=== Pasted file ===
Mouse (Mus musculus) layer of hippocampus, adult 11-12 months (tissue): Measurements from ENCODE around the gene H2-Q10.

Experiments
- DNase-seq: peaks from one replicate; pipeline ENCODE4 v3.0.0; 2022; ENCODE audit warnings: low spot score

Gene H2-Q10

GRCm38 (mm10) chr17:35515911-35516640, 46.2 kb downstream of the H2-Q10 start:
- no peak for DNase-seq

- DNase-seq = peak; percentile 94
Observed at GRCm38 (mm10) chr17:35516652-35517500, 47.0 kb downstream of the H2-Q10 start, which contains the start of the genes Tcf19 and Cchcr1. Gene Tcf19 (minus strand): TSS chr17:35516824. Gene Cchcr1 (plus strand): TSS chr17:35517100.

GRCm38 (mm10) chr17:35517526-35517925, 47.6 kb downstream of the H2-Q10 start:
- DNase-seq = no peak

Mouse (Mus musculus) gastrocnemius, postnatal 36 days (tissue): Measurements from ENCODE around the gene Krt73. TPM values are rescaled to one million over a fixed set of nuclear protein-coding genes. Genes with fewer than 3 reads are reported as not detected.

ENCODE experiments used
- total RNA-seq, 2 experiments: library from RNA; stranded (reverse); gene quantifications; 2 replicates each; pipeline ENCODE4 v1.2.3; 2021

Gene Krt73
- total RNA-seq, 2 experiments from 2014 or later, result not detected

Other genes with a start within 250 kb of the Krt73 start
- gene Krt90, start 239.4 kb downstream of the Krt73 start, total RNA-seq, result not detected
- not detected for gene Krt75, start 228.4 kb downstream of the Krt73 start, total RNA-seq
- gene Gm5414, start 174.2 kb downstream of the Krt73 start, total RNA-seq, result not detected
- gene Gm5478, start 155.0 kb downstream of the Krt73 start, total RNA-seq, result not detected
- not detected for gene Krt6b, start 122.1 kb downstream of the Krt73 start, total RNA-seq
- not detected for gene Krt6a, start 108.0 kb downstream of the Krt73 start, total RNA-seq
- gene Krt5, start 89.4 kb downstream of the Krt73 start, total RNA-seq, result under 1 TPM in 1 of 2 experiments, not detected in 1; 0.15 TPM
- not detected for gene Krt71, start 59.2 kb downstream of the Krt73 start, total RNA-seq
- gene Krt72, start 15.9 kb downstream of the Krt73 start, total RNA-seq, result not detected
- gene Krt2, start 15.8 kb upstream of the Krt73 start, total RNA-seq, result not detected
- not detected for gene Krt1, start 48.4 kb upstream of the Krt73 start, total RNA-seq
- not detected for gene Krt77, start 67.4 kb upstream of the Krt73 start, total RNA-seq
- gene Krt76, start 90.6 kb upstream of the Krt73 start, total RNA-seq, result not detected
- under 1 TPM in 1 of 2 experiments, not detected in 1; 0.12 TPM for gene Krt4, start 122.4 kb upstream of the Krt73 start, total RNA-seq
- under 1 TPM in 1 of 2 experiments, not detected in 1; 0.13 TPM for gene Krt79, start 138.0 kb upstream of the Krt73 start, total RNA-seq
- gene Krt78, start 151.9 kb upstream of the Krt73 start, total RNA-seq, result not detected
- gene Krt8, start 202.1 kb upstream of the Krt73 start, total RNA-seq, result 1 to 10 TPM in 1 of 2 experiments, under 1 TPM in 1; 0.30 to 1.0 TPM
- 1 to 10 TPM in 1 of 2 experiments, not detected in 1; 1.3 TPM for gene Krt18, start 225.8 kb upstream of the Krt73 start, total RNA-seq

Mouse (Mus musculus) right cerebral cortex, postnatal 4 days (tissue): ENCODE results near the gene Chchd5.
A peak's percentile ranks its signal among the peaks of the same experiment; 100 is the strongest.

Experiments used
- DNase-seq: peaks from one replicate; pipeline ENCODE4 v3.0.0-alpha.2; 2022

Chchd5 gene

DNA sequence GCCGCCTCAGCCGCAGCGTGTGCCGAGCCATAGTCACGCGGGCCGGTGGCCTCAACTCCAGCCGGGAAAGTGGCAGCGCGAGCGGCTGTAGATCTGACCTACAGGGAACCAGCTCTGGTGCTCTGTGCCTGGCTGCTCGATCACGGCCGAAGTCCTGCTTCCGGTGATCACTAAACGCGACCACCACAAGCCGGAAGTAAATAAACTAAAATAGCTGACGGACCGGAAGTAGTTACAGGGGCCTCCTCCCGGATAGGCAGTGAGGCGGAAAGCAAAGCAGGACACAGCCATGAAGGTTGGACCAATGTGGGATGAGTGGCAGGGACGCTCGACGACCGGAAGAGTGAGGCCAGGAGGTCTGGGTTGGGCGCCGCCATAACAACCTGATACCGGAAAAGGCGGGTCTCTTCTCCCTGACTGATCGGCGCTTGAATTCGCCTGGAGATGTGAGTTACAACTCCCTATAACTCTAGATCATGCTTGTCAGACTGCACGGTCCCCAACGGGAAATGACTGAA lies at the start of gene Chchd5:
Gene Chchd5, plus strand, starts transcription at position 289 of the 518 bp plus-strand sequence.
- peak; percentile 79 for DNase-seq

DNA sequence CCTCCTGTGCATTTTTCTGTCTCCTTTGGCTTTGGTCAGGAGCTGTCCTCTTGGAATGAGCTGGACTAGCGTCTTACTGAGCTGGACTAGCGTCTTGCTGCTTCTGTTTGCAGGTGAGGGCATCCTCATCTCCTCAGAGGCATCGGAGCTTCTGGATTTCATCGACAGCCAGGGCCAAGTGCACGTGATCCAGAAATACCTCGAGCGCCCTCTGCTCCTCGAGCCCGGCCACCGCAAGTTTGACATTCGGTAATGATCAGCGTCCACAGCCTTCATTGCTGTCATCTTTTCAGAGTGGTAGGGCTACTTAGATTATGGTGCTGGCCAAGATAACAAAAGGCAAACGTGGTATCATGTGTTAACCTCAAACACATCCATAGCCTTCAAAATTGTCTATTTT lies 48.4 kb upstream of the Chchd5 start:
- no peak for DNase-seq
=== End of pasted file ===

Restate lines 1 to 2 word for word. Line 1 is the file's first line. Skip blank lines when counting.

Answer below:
Mouse (Mus musculus) layer of hippocampus, adult 11-12 months (tissue): Measurements from ENCODE around the gene H2-Q10.

Experiments